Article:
Photo by John Marks
JBL’s L100 Classic loudspeaker has a United States MSRP of $4000/pr. (stands not included).
However, if you want to make them sound like the proverbial “a million bucks,” here’s how to do it:
(1) Connect a pair of JBL L100 Classics to your amplifier.
(2) Subscribe to the Qobuz streaming service (they have a risk-free 30-day trial offer). Feed that signal to your Digital to Analog Converter.
(3) Dial up the 24-bit hi-res version of Joel Fredericksen & Ensemble Phoenix’s astonishing feat of creativity and musicianship, the Nick Drake tribute album Requiem for a Pink Moon.
Wow. The first 60 seconds of Track 1 should convince you. The L100s sound like a million bucks. I unhesitatingly recommend audition of the L100 Classic to anyone shopping for loudspeakers in their price tier.
However, my take on the reality (of all such situations) is that every loudspeaker ever designed incorporates tradeoffs. To get this, you have to give up that. Even if the only thing you are giving up on is affordabilty.
The L100 Classic is remarkably affordable, considering its dynamics and its bass performance. If I were still writing for Stereophile magazine, I’d put it in for the coveted “$$$” high-value indication in the Recommended Components List.
But when you design a loudspeaker that has perhaps 80% of the bass and dynamics of loudspeakers costing four or five times as much (or even more; I am talking about loudspeakers in the $15,000 to $28,000 range), but at 20% of the cost of the more expensive loudspeakers, there are, of course, going to be tradeoffs and compromises. That’s my take on the reality.
More on Pink Moon, more on the social and cultural context of and the impact of the original L100, and more comments on the sound of the new one, after the jump. Continue Reading →
Photo by John Marks
[Note: The bunny atop the LS6 is a gesture in memory of Art Dudley. I am certain that Art would have loved this loudspeaker. I think that it is one measure of Art’s impact upon the high-end audio community that most people who read this review will immediately grasp much of what this loudspeaker is all about, just from reading only that.]
Graham Audio’s Chartwell LS6 loudspeaker is a labor-of-love audio product that is seriously competent in terms of engineering, but also characterful in terms of its presentation of music—especially the human voice. Therein lies the complexity.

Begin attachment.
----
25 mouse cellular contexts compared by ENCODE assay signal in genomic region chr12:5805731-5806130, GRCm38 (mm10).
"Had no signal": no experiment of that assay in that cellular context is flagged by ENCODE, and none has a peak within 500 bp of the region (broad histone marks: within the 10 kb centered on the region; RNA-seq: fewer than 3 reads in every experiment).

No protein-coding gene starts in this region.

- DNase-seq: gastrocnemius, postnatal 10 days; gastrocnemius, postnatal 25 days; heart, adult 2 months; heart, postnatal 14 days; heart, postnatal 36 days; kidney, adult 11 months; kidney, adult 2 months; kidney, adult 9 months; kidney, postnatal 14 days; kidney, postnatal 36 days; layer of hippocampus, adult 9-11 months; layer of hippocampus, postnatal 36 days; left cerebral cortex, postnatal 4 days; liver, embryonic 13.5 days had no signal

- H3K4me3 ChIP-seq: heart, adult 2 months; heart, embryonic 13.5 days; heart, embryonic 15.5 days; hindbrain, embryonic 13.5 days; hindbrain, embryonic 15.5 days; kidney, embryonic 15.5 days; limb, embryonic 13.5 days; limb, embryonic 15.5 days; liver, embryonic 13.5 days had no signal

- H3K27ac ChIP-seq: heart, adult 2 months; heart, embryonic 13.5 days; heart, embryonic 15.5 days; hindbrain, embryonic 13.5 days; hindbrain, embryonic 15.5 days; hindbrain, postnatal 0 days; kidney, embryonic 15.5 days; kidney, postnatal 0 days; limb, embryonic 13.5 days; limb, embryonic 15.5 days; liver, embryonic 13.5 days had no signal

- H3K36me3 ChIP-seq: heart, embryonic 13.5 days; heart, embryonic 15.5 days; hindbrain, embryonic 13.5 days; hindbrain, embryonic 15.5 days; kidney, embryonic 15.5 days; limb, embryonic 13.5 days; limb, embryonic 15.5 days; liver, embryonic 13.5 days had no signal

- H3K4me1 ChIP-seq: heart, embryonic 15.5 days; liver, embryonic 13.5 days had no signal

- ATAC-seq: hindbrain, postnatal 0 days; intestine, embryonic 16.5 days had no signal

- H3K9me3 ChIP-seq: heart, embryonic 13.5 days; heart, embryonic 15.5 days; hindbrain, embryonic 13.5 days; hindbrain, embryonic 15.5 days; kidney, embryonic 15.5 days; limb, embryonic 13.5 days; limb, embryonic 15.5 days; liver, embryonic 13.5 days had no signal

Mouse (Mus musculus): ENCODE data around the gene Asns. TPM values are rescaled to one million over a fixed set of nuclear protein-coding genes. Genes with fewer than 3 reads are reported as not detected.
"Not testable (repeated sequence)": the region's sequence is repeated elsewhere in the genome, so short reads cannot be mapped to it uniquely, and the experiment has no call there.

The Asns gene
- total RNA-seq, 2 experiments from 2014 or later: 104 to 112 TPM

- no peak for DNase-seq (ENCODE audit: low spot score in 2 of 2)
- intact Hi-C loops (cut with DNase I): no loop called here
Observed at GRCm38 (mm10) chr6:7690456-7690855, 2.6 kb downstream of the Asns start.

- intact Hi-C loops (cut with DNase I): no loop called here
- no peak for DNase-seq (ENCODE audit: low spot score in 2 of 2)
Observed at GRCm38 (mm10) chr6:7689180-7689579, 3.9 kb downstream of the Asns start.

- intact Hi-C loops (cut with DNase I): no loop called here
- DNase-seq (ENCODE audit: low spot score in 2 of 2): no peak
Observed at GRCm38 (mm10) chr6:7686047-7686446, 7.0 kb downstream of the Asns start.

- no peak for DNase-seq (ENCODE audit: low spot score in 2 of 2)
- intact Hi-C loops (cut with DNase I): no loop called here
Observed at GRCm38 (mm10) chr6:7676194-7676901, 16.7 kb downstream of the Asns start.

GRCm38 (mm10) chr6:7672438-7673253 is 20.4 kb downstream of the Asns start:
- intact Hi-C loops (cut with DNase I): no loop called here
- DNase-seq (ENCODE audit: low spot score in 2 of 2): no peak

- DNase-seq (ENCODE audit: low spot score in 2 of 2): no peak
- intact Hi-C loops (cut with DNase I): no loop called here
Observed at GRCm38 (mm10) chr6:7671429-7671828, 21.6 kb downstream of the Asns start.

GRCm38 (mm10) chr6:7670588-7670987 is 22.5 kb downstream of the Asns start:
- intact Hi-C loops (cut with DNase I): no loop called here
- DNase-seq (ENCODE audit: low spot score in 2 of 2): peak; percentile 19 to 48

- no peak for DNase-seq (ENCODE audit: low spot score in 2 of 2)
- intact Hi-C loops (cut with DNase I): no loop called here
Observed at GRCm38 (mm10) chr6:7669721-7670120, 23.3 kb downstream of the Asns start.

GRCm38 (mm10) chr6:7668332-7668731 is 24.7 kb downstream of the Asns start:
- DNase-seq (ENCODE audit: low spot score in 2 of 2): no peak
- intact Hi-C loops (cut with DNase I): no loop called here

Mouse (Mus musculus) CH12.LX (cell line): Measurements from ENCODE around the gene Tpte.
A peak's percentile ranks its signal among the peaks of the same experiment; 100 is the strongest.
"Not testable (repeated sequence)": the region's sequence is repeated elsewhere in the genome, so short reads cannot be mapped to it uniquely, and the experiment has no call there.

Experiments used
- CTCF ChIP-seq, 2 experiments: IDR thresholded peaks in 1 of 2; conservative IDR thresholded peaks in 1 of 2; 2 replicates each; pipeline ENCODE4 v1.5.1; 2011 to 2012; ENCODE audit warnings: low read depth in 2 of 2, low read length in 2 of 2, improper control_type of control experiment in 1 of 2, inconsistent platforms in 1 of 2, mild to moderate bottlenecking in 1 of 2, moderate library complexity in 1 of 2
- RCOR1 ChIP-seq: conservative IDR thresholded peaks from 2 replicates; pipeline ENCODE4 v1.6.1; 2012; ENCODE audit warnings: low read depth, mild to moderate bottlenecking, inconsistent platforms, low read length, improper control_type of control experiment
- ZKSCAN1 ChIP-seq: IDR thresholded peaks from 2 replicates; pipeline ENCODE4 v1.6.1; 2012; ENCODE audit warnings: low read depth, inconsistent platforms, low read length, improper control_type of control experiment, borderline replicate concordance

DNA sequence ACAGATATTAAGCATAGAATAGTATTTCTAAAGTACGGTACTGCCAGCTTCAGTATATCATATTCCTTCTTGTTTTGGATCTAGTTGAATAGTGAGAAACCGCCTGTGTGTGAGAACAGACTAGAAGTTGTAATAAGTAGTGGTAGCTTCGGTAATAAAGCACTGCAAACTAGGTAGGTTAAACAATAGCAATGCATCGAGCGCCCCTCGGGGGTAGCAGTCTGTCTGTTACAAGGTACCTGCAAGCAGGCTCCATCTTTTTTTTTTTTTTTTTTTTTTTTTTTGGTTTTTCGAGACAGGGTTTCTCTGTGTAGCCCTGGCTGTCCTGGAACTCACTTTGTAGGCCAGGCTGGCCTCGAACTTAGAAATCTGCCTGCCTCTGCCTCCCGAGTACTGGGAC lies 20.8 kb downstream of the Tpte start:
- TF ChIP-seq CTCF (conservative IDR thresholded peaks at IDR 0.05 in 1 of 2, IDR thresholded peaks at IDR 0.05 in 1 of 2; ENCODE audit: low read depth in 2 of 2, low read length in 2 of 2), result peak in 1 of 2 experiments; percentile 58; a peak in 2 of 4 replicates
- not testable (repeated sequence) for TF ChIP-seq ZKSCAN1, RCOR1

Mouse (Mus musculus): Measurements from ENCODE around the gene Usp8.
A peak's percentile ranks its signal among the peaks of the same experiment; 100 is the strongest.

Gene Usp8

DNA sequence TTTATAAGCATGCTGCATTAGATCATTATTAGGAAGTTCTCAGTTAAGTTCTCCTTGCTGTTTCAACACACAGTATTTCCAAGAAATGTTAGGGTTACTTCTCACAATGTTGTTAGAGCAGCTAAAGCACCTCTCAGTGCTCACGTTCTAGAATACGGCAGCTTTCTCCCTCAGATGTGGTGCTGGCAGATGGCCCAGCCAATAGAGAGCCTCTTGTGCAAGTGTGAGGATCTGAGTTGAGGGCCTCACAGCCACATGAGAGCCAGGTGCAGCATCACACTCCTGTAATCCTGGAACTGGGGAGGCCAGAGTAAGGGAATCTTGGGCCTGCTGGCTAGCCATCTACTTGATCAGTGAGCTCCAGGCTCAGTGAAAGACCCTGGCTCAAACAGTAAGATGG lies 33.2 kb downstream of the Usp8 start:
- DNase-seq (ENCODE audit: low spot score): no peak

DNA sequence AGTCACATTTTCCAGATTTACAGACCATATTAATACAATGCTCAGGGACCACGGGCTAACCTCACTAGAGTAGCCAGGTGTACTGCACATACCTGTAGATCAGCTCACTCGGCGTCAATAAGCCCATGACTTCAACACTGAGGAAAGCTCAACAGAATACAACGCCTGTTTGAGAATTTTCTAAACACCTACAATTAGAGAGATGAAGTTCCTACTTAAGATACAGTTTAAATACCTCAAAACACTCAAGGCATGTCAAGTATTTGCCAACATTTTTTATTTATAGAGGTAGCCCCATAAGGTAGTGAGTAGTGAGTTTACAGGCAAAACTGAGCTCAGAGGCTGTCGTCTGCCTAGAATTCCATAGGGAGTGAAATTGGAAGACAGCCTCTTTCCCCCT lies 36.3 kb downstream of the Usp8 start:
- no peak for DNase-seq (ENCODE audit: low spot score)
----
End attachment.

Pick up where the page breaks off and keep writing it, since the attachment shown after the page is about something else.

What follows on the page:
The Chartwell LS6 evokes complex reactions in part because of its UK BBC “thin-wall cabinet” design heritage. However, heritage is not destiny. In any event, the LS6 is more of a “clean-sheet-of-paper” design than a slavish copy of a loudspeaker that is nearly 50 years old.
The primary engineering difference is that the LS6 is a ported-enclosure design, whereas the iconic BBC LS3/5A is a sealed-box design. Therefore the LS6 is, to me, more of an updating of the idea of a “Classic BBC-Designed Studio Monitor” than it is an updating of any particular loudspeaker.
The Chartwell LS6 deserves to be judged in comparison to its older BBC-derived relatives—but also, by today’s standards as well. Either way, it is a winner. In addition, it is solid value for money.
A philosophical diversion or two follows, after the jump. Continue Reading →
I have always been impressed by the journalist Caitlin Flanagan, but her recent memoir and “think piece” on the remarkable staying power of a TV special from 1965 featuring the cast of the comic strip Peanuts is one of the best such things I have ever read. Just like the Charlie Brown Christmas special, it’s an instant classic.
After the jump, I quote generously from the intro. But I leave off quoting before I get to the best part, which is her explanation of how that instantly-accessible jazz music ended up in the mix. So, please click through to read the whole article on the Atlantic website.
But before that, I want to note that Ms. Flanagan has been battling Stage IV cancer with preternatural courage. You may wish to read I Thought Stage IV Cancer was Bad Enough… (then came a pandemic, during the Presidency of Donald Trump).
Clickez ici, SVP! Continue Reading →
I am indebted to David P. Goldman‘s wonderful Tablet magazine article on the place of classical music in Israeli society for introducing me to the young pianist Noam Sivan, who is recovering the lost art of classical-piano improvisation.
Born in 1978, Sivan has taught at the Curtis Institute and the Juilliard School. Currently he is Professor of Piano Improvisation at the State University of Music and Performing Arts Stuttgart, where he has opened a Master’s-Degree program in classical-piano improvisation.
His album Chopin & Improvisations is downloadable from his website.
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